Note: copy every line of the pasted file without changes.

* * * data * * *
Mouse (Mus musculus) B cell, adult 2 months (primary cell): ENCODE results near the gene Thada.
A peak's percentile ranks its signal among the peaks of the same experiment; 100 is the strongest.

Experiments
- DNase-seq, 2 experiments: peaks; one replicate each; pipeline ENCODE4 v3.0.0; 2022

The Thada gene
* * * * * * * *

Mouse (Mus musculus) B cell, adult 2 months (primary cell): ENCODE results near the gene Thada.
A peak's percentile ranks its signal among the peaks of the same experiment; 100 is the strongest.

Experiments
- DNase-seq, 2 experiments: peaks; one replicate each; pipeline ENCODE4 v3.0.0; 2022

The Thada gene